Background: Adult septic arthritis can be challenging to differentiate from other causes of acute joint pain. The diagnostic accuracy of synovial lactate and polymerase chain reaction (PCR) remains uncertain.
Objective: Our aim was to quantify the diagnostic accuracy of synovial lactate, PCR, and clinical evaluation for adults with possible septic arthritis in the emergency department (ED).
Methods: We report a prospective sampling of ED patients aged ≥ 18 years with knee symptoms concerning for septic arthritis. Clinicians and research assistants independently performed history and physical examination. Serum and synovial laboratory testing was ordered at the discretion of the clinician. We analyzed frozen synovial fluid specimens for l- and d-lactate and PCR. The criterion standard for septic arthritis was bacterial growth on synovial culture and treated by consultants with operative drainage, prolonged antibiotics, or both. Diagnostic accuracy measures included sensitivity, specificity, likelihood ratios, interval likelihood ratios, and receiver operating characteristic area under the curve.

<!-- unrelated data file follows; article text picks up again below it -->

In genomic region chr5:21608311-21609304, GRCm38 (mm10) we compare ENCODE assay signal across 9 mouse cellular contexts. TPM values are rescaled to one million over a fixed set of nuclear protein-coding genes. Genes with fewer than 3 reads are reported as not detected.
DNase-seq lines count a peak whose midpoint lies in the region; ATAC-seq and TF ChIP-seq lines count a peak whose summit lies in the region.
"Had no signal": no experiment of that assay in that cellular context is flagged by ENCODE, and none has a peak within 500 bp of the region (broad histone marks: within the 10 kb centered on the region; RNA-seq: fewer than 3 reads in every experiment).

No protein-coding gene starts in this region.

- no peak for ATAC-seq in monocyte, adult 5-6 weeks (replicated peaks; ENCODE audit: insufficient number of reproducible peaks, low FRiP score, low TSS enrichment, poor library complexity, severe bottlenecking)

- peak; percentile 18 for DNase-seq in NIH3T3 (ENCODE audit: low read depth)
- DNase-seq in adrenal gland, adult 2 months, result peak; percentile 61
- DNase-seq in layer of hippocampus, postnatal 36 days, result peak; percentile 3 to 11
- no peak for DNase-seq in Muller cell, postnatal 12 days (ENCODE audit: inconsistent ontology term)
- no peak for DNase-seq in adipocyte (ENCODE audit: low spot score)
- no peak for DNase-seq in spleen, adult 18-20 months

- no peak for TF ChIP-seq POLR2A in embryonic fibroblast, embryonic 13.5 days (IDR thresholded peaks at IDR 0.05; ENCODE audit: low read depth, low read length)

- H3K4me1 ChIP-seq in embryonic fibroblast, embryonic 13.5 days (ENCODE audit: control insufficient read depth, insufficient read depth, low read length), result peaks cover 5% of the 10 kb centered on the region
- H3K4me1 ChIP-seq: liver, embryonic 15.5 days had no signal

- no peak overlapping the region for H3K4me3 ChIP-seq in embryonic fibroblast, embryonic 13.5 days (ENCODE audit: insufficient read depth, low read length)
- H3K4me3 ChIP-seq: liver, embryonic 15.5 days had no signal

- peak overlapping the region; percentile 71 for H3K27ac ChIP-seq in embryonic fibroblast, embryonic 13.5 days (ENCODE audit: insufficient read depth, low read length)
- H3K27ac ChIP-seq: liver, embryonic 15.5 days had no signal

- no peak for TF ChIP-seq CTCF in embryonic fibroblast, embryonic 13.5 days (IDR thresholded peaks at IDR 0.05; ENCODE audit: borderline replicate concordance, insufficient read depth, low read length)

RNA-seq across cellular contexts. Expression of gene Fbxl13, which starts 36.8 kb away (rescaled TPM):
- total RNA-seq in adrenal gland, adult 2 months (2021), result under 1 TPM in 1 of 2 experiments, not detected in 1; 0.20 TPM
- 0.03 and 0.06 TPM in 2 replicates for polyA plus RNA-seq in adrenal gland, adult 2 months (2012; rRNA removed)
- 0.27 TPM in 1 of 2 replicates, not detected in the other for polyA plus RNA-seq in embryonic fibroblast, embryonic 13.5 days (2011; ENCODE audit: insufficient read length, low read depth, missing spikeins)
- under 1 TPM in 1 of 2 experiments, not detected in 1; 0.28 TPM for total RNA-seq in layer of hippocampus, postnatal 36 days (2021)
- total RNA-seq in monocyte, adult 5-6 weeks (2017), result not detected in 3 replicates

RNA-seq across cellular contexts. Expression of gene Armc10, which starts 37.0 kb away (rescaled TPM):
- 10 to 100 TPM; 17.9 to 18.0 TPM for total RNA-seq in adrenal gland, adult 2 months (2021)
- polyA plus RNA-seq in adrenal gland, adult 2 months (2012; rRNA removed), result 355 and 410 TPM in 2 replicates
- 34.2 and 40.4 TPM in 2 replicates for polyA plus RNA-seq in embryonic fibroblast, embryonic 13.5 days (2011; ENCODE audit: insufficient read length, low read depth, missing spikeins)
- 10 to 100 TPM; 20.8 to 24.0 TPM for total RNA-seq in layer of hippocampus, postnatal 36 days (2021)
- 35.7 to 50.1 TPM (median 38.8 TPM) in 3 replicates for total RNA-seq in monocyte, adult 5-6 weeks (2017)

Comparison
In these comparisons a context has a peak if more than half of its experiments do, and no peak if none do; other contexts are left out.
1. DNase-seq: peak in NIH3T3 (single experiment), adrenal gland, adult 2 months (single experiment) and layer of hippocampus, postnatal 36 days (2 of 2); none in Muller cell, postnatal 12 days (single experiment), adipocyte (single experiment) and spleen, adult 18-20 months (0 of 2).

Results: Seventy-one patients were included with septic arthritis prevalence of 7%. No finding on history or physical examination accurately ruled in or ruled out septic arthritis. Synovial l- and d-lactate and PCR were inaccurate for the diagnosis of septic arthritis. Synovial white blood cell count and synovial Gram stain most accurately rule in and rule out septic arthritis.
Conclusions: Septic arthritis prevalence in ED adults is lower than reported previously. History and physical examination, synovial lactate, and PCR are inadequate for the diagnosis of septic arthritis. Synovial white blood cell count and Gram stain are the most accurate tests available for septic arthritis.
Keywords: diagnosis; emergency medicine; infectious disease; laboratory medicine; orthopedic; septic arthritis.
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